Although piranhas have gotten the Hollywood treatment, they are truly only aquatic vultures rather than monsters of the deep. While Spectre famously killed off one Bond girl with voracious piranhas in You Only Live Twice, you should not fear. Piranhas have been shown to only nibble on humans once they are already dead. Even if piranhas feast on small mammals, it’s also usually postmortem. Science has effectively busted the man-eating piranha myth, but the myth persists somewhat.
Piranhas truly do have sharp, serrated teeth adapted for their carnivorous appetites that are much like shark’s teeth. That being said, a standard piranha diet is made up of crustaceans, fish, insects, worms, and carrion. Occasionally, if food sources are low and competition is high, piranhas turn to cannibalism to take a bite out of their friends: dead or alive. Of course, piranhas seem to fight stereotypes, and so some of them have been found to be vegetarians feeding only off riverweeds.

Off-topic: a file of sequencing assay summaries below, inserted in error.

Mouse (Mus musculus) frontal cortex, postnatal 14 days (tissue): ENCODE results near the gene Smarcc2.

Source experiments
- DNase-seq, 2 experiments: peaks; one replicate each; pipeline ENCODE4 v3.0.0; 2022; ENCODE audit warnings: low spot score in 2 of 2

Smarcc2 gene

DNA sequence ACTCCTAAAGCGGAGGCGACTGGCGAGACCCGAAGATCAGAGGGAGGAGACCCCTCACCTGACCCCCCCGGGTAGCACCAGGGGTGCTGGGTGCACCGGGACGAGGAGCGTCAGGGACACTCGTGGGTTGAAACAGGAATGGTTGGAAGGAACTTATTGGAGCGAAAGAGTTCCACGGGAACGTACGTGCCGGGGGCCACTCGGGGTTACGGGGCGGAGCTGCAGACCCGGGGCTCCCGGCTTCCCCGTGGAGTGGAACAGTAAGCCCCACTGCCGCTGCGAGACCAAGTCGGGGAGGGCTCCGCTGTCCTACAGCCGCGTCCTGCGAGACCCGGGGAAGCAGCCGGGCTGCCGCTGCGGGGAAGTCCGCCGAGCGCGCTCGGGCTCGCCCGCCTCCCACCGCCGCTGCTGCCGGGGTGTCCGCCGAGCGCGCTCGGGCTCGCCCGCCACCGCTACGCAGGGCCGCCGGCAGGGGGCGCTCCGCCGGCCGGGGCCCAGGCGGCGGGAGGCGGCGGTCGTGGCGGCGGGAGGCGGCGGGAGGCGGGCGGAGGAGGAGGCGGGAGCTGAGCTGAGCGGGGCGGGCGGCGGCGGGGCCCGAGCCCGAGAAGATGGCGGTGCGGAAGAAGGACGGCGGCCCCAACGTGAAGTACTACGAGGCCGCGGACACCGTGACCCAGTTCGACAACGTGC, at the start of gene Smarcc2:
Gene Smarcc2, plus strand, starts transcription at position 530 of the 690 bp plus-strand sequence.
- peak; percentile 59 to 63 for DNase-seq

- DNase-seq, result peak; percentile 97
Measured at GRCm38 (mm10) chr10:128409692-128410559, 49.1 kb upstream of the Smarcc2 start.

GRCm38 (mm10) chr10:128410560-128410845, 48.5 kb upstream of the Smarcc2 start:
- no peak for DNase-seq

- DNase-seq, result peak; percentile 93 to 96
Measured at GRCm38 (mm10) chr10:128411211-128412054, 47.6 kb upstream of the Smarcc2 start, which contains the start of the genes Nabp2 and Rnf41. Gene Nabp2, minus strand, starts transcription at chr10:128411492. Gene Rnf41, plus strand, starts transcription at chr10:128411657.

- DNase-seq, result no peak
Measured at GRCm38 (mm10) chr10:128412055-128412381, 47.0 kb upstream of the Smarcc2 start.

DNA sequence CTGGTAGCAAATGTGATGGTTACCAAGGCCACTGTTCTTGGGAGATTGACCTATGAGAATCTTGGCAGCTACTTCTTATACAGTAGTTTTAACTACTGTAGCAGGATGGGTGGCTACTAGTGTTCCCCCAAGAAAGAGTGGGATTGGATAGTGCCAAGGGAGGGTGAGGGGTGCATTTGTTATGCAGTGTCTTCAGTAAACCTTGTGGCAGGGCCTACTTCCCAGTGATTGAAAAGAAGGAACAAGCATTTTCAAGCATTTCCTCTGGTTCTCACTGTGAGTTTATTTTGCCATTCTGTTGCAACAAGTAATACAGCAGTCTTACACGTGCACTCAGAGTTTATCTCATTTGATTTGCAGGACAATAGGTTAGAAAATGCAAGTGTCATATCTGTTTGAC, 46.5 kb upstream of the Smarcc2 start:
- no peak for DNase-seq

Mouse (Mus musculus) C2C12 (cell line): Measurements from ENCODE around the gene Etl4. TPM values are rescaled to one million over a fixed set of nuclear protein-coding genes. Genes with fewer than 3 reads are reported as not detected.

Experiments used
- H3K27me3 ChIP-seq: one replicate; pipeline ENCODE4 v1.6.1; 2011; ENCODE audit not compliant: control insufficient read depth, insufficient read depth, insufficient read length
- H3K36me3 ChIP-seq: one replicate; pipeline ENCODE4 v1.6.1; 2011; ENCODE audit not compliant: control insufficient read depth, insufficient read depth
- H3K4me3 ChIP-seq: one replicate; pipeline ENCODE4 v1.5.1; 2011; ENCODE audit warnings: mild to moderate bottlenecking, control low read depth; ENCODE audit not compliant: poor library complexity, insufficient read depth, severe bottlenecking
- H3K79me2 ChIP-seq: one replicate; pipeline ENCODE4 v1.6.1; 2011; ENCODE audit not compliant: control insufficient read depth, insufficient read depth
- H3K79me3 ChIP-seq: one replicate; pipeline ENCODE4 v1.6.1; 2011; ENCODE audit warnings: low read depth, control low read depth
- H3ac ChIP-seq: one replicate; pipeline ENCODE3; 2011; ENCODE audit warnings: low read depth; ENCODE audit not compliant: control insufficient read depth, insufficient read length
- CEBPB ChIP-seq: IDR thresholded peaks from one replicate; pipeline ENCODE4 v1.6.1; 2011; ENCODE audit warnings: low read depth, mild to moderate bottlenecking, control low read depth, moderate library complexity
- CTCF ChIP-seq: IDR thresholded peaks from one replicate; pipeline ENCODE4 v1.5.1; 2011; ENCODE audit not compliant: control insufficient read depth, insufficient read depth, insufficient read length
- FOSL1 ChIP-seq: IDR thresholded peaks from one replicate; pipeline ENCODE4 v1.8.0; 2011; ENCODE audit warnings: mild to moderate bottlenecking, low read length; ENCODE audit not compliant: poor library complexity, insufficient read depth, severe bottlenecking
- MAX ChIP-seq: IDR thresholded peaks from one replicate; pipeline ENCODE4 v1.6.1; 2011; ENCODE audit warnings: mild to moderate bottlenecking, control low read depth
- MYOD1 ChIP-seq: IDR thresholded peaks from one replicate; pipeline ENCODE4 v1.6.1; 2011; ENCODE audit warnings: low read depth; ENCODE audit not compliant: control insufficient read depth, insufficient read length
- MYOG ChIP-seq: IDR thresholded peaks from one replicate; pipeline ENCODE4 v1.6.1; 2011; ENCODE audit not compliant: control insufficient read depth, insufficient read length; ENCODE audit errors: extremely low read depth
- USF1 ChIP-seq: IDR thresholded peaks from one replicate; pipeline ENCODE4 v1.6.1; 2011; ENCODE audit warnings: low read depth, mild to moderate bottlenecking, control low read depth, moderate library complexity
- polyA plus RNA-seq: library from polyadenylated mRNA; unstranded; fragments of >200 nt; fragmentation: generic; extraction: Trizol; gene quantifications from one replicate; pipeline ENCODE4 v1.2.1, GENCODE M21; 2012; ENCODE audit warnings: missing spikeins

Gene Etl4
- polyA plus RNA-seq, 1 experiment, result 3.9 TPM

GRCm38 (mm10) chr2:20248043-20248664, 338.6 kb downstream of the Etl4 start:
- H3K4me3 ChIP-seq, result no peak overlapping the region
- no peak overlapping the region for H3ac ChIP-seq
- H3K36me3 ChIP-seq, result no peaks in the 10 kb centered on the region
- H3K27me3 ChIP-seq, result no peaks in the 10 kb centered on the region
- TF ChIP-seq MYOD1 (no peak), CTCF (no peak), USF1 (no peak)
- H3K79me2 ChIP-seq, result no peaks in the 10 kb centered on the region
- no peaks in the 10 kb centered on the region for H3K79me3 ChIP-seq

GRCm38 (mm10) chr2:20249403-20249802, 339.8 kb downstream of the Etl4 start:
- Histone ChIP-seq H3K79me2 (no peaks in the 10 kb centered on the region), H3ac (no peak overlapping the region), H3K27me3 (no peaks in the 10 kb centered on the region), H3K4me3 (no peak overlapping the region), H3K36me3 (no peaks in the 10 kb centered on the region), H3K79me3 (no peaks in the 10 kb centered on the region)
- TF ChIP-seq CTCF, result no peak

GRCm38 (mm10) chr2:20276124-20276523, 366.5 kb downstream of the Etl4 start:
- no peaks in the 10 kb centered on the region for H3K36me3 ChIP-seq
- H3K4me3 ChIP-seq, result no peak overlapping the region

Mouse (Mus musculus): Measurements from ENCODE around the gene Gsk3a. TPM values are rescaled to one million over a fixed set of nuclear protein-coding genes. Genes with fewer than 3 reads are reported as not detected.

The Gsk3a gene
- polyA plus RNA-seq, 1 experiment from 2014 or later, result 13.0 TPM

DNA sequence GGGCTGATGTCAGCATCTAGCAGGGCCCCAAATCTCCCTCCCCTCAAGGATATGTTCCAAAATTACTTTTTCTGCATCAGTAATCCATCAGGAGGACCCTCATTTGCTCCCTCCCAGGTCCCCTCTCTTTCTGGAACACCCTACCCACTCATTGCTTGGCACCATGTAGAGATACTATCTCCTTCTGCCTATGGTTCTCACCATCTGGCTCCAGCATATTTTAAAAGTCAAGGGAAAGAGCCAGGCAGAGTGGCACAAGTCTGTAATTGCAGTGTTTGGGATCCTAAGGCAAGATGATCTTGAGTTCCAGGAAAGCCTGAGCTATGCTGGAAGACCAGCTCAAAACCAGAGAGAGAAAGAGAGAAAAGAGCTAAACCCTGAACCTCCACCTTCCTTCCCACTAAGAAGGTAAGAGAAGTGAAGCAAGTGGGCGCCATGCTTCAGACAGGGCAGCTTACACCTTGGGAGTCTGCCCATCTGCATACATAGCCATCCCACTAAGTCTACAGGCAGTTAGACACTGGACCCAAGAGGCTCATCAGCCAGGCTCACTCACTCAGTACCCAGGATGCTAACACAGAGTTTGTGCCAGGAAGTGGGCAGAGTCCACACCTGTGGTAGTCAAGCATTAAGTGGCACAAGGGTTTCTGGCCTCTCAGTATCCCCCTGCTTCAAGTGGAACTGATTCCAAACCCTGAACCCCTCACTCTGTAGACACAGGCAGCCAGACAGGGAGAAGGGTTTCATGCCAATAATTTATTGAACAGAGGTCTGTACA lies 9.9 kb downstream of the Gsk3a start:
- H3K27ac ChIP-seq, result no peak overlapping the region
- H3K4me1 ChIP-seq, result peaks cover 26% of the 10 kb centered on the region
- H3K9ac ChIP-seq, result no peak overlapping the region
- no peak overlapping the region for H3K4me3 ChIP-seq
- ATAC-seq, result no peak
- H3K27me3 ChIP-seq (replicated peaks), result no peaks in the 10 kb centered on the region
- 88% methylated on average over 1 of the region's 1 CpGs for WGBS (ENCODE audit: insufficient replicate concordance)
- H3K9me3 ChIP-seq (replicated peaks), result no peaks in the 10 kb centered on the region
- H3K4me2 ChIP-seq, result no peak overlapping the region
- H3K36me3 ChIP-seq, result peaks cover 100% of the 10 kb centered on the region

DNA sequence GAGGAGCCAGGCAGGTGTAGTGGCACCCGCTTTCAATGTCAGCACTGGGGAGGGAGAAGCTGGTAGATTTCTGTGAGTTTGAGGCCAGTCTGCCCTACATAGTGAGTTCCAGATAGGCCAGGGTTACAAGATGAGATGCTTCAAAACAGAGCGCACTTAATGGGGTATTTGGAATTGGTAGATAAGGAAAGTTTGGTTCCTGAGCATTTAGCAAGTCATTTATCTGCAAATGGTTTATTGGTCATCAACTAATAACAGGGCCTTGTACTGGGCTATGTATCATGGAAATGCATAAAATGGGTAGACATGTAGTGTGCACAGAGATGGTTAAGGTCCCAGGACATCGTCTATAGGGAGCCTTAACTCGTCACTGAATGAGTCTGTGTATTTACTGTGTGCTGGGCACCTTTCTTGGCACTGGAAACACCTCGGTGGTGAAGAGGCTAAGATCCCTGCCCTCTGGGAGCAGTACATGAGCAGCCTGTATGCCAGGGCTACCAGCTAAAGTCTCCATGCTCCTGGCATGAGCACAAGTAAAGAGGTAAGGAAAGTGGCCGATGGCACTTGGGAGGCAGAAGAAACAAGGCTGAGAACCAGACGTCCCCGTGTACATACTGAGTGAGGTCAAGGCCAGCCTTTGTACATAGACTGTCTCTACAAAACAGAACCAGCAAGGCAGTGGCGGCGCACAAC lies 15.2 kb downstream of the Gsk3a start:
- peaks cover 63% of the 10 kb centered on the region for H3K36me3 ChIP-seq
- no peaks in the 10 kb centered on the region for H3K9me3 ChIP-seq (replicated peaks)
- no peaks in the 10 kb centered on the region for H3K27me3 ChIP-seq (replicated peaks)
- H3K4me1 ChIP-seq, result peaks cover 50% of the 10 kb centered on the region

If you do happen to be taking a dip in the Amazon, it’s good to remember that piranhas like to be left alone. Much like bears, they are best when unprovoked. Although they have gained an intimidating reputation for swimming in packs, or shoals, in order to allow them to consume larger prey quickly, they truly only travel in large numbers for safety. They even swim in larger packs near the shore where they might be more vulnerable to other predators. That being said, piranhas are attracted to splashing, noise, and blood. So if you happen to start bleeding after indulging in a water fight, it’s best to get away from the water.
It might be Teddy Roosevelt’s fault that piranhas get a bad rap. After his journeys through South America in 1913, he wrote Through the Brazilian Wilderness. In his book he included a description of his encounter with piranhas:
They are the most ferocious fish in the world. Even the most formidable fish, the sharks or the barracudas, usually attack things smaller than themselves. But the piranhas habitually attack things much larger than themselves. They will snap a finger off a hand incautiously trailed in the water; they mutilate swimmers—in every river town in Paraguay there are men who have been thus mutilated; they will rend and devour alive any wounded man or beast; for blood in the water excites them to madness.
It’s a good thing Roosevelt isn’t known as the president who can’t tell a lie, as his harsh misrepresented of piranhas went on to be widely read and accepted.